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The Global State of Open Banking Adoption

Although open banking integration follows a generic working principle, regulations in different geopolitical zones vary significantly.

European Union (EU) and the UK

In my experience, open banking in the EU is the most regulated in the world due to stringent data privacy guidelines.

And why is that? Apart from GDPR (General Data Protection Regulation), banks offering open banking solutions are required to follow the Payment Services Directive (PSD2).

The Global State of Open Banking Adoption Source: Open Banking Map

The situation is no different in the UK banking sector. The PSD2-compliant Open Banking Implementation Entity (OBIE) has established a certification program that makes APIs available to third parties.

United States

Judging from what I’ve learned, the United States is more like the Wild West when it comes to open banking regulations. At the time of writing, I was unable to find any comprehensive directive or standardized guideline for open banking APIs. 

That notwithstanding, banking industry giants such as Bank of America have been exploring opening banking possibilities since 2018, in compliance with the Dodd-Frank Act of 2010

This act allows consumers to share their financial data with banks and third-party financial institutions, which I believe has been the catalyst for faster and more robust development in fintech in North America.

How about countries outside the EU and North America?


The Australian Competition and Consumer Commission (ACCC) has released the Consumer Data Right (CDR), making consumer consent a prerequisite for third-party access to sensitive data. 

Countries like Brazil, Nigeria, Canada, Israel, Mexico, and Bahrain have their respective open banking directives. Before exploring open banking integrations in any country, you must understand their regulations.

Benefits of Open Banking Integration

Despite being a relatively new concept, open banking payment technology has shown a lot of promise in the financial sector. 

Here are some of the advantages of open banking integration.

Increase in Competition and Innovation

Open banking has increased the competition for services between fintech companies by opening up the financial ecosystem and disrupting monopolies. 

What does this mean? For industry newcomers, this provides an opportunity to capitalize on open APIs to build high-quality products and services that can compete and remain market-viable.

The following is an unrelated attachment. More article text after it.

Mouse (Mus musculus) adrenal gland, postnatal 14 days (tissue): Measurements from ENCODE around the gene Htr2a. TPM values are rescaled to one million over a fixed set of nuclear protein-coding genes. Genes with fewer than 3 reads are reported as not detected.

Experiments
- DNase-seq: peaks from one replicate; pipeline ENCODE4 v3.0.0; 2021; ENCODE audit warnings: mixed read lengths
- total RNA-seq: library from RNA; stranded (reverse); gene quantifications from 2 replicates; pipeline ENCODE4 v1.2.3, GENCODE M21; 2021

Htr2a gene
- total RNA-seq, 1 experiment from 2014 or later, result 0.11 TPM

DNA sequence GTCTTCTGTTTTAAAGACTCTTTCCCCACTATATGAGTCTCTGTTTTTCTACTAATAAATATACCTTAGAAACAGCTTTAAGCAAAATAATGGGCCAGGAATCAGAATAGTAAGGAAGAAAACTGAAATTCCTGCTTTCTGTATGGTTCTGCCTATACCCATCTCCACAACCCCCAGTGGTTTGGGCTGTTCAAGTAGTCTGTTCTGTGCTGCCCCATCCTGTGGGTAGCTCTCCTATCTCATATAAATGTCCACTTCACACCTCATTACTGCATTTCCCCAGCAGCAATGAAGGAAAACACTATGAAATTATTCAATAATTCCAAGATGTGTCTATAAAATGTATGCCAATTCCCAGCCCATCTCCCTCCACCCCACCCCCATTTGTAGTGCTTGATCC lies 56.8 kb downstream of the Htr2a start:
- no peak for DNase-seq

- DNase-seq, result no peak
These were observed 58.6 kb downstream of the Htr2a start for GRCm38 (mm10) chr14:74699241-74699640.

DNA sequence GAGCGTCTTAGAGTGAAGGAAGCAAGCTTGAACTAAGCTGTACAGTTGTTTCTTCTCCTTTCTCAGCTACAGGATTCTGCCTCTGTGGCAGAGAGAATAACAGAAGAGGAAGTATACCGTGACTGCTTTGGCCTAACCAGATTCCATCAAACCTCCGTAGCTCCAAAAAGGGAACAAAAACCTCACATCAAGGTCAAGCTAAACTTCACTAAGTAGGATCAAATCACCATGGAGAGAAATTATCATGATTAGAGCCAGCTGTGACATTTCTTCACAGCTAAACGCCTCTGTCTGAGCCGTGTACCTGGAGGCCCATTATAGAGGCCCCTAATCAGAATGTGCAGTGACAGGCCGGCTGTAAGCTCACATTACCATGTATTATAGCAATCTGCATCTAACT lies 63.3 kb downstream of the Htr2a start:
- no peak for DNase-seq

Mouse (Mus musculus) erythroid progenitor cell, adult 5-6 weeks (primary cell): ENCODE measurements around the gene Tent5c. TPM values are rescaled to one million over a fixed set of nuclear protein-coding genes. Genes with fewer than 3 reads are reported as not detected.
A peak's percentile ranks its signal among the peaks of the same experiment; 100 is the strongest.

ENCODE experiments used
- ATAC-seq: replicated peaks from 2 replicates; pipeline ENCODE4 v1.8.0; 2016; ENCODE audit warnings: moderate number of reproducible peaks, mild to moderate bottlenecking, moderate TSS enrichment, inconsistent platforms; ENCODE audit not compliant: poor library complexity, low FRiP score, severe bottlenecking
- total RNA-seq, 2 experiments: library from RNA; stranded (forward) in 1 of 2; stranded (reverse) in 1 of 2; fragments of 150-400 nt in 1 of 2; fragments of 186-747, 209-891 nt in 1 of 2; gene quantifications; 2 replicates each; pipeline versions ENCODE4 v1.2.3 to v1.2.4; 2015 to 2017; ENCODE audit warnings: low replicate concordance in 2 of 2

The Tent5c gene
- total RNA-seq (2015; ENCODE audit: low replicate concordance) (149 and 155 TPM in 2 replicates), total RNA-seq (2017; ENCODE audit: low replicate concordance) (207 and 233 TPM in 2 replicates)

Here is an example: A startup can create an investment app that tailors asset recommendations to user interests and purchasing patterns. Since they can tap into new markets faster, they can compete head-to-head with giants like Robinhood and Trove.

In my opinion, this is the ultimate equalizer when it comes to boosting competitiveness in the fintech industry.

Better Customer Experience

Open banking integration drives competition, thereby necessitating a race to please consumers and break into untapped markets. 

How can companies satisfy more consumers?

Startups, credit card companies, and lenders can now focus on providing value to customers. They want to make the banking process (and other non-banking services) as convenient and painless as possible.

For example, the introduction of mobile payments and contactless technology such as Google Pay is a testament to the focus on better customer experience. 

You can also see this in fintech companies like Stripe and PayPal, which provide one-click payment gateways for businesses.

What do they all have in common? They all focus on improving customer satisfaction by reducing the path to any desired result.

Enhanced Security and Data Protection

How about keeping the data secure? When integrating with an open banking API, the user has to go through an authentication and authorization process (using protocols like open authorization or OAuth) to verify their identity. 

Not only that, businesses can safely develop and use payment gateways, aggregators, and other services securely, thanks to API rate limitation, tokenization, pseudonymization, and data encryption.

I firmly believe that stringent open banking regulations reduce the risk of fraud and security breaches. This means that consumer data can only enter the hands of properly vetted companies and business owners.

Financial Benefits

Fintech companies and financial service providers can rely on open banking to provide services that banks can’t offer. As a result, they can tap into unexplored markets and expand the scope of services they offer to other businesses and individual customers.